Sensitive development

Focusing on people and community

Not everyone wants to live in an identikit house on a generic street in a characterless town. But that seems to be the way our country’s going. The volume housebuilders – you’ll know who we mean – have given developers a bad name. Their cookie-cutter, one-size-fits-all developments aren’t driven by a sense of place, people or community. They’re driven by quick profits, the interests of scale, and the pockets of their shareholders.

If they do succeed in creating a narrative inspired by a sense of place and a sense of history, it’s all a thin veneer and a calculated pastiche. They happily give us their mock-Georgian ‘Winchesters’, but you’re as likely to find one of these somewhere between Bath and Bristol as you are in Winchester itself.

We’re not against development per se, because we know people need houses. And development hasn’t always been like this. Our best cities, towns and villages have evolved organically – or thoughtfully – over centuries, adapting to communities, to the landscape, and to the needs of the people who call a place home.

Maybe you too want to rewrite the story, create good places, and show there’s another way of doing things.

There’s plenty of inspiration, then, for people who want to change the narrative. And we know we’re not the only ones trying to give development a new and better name. Maybe you too want to rewrite the story, create good places, and show there’s another way of doing things. Maybe you also believe in sensitive, landscape-led development, and you hate the idea of generic, bland design. Maybe, like us, you want to work with the differences of communities, not against them. And maybe, like us, you see value in paving the way for self-build plots which people can make their own.

Having a good grip on the evolution of a place can be such a positive thing, and ‘masterplanning’, as it’s known in the industry, doesn’t have to mean squeezing out individuality and self-expression. We see it, instead, as a brilliant opportunity to provide the right conditions, the right balance, and the right framework for everyone to thrive.

By bringing together our skills, knowledge and vision – ours as architects, yours as a developer – we can make great things happen.

By bringing together our skills, knowledge and vision – ours as architects, yours as a developer – we can make great things happen. On the one hand you need to share our resolve and our excitement about the possibilities, and on the other you need to be in possession of – or on the lookout for – a piece of land that’s ready and waiting for a more useful purpose. But we’re not talking about a great swathe of countryside here. It could be just a small plot on the edge of a town or village, a string of garages, or even a large garden that’s seen better days.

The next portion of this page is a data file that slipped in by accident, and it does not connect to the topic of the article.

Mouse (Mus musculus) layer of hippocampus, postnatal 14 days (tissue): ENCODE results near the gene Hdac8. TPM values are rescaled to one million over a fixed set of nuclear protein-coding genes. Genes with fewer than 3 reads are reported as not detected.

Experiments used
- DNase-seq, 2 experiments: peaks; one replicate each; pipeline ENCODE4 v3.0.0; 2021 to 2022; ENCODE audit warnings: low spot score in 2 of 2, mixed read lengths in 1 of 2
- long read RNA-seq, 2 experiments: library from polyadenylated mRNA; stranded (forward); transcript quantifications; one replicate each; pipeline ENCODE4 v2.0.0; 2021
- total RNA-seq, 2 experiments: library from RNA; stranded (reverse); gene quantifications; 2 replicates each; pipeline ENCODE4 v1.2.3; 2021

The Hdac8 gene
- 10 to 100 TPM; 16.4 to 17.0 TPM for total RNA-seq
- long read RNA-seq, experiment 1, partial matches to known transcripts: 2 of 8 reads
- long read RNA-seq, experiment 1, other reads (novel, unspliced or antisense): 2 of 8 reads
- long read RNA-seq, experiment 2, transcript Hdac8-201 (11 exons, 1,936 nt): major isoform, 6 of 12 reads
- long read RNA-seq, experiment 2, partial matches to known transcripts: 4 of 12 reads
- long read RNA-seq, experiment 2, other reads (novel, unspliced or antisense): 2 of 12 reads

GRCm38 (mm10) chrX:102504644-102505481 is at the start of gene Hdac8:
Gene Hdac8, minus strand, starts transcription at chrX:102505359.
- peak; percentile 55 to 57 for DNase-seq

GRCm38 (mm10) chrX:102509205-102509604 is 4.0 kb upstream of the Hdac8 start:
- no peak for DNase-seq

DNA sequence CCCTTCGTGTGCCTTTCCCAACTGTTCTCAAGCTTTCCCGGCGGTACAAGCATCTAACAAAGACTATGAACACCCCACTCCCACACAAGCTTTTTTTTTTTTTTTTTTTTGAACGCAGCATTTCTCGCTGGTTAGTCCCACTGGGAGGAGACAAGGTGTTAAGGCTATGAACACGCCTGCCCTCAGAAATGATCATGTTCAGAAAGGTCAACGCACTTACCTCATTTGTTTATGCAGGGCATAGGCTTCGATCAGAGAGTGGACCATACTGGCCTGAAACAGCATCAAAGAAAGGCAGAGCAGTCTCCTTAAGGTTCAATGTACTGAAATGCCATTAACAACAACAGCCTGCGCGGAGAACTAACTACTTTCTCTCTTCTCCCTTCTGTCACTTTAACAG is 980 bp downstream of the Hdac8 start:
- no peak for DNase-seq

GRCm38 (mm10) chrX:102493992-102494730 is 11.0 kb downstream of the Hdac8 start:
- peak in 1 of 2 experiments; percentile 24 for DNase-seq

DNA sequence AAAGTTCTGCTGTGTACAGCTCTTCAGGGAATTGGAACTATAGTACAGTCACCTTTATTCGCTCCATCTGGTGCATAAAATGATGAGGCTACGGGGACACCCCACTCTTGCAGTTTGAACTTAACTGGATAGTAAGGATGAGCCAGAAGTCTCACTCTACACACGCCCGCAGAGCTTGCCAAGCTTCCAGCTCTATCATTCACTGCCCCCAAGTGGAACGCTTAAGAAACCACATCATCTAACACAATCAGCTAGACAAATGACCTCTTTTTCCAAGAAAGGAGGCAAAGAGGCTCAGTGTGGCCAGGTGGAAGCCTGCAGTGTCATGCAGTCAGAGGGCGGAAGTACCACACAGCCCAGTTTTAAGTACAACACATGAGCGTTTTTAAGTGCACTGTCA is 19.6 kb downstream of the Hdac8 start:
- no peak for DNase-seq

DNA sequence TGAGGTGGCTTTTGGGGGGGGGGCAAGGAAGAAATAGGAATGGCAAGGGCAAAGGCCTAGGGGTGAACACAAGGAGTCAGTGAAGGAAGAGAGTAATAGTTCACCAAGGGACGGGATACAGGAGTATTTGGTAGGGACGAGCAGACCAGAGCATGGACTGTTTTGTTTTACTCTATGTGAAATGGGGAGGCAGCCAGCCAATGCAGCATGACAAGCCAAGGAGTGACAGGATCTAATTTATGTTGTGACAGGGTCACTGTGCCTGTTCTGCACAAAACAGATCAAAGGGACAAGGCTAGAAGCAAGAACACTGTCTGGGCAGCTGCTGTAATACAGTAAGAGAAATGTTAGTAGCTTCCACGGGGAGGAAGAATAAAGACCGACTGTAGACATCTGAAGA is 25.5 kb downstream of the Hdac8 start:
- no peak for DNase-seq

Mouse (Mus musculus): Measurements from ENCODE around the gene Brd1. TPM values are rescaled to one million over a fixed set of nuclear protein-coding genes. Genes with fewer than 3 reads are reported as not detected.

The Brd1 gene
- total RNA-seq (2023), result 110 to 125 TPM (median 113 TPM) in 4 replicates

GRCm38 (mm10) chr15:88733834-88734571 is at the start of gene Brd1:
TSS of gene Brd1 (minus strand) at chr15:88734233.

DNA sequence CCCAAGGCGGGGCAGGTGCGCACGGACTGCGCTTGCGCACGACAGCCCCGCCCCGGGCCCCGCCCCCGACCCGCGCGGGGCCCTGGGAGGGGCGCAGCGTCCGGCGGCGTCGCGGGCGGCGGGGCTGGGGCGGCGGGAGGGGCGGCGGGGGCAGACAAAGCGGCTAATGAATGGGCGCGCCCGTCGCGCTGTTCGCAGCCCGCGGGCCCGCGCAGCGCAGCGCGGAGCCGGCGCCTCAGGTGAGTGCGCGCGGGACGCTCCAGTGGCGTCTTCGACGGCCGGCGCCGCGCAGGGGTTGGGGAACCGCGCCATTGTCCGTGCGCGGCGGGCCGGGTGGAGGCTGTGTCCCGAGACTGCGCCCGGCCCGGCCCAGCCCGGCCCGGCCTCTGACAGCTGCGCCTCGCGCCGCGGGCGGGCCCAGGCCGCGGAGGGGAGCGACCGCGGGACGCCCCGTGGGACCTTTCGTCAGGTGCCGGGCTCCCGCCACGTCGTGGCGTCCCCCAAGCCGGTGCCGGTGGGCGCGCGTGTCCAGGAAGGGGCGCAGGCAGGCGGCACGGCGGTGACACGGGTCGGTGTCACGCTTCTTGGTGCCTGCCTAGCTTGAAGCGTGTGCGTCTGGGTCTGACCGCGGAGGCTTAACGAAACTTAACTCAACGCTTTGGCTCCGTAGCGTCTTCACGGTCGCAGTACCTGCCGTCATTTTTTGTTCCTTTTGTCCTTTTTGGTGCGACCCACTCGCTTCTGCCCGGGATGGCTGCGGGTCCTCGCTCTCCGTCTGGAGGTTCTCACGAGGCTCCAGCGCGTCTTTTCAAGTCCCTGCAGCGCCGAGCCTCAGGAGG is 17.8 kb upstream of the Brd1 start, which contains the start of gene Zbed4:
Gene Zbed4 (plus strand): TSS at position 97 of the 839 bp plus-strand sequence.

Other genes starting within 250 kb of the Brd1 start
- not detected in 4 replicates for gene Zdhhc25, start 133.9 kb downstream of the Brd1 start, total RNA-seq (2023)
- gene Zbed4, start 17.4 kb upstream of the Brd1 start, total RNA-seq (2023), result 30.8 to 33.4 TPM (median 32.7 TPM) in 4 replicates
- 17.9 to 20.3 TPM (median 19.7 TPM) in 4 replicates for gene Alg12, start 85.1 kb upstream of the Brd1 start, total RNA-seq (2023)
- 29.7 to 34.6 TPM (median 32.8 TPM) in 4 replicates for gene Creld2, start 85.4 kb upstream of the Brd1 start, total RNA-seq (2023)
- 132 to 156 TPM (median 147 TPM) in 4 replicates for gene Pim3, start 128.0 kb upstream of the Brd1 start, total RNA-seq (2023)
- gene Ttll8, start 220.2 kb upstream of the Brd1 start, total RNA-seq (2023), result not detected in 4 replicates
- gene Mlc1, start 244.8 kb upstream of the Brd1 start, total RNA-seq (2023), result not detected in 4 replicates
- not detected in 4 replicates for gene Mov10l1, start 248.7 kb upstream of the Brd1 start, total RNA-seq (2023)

First, it’s time for a bit of serious, thoughtful research. We dig deep (but no spades in the ground yet!) into the character of the site: how it came to be and how it relates to everything and everyone around it. We want to build a vision we can all believe in, bring people with us on the journey, and tell a story everyone can get behind.

There are some things we feel strongly about and which we’ll fight for – with grace and good manners, of course. Prioritising pedestrians over cars is one, and giving each self-build plot the breathing space – and views out – it needs is another. By the same token, we see ‘in-between spaces’ as inherently and fundamentally valuable. Nature might not perform well on a spreadsheet, but this is about much more than easily quantifiable, quick returns.

With a plan for the land sketched out, the number and position of plots agreed, and the all-important entrance off the highway approved, you might think our work is done. But it’s in everyone’s interests to set out a ‘design code’ by which this new place can evolve. We think of it not as a rigid set of rules but as a reassuring frame of reference.

For the planners, it’s proof of a considered, coherent scheme with parameters in place. For each self-builder, it’s a firm but gentle steer. It gives them certainty that – if they abide by the code – permission for their house will follow. (And if they ask us to go one step further and come up with a full design for their new house , then we’ll be ready to do that too.)

Far from inhibiting creativity or encouraging yet another uninspiring development (the sort we’ve been so keen to distance ourselves from), the design code is there to set the bar high, to raise aspirations, and to keep the vision alive. 

All of this is what ‘placemaking’ – to use the slightly opaque industry term – means to us, and we love the opportunities it offers: to come together with like-minded partners on a mission we all share, to help self-builders express their individuality and realise their dreams, and to give our towns and villages the chance to thrive.

We’re imagining a world where development becomes something to celebrate and only a force for good. But, most of all, we’re imagining a world where developments naturally grow into part of the landscape, part of the community, and a place called home. This is our manifesto, then, for sensitive, beautiful, welcome development. Join us.

Take the first small step.

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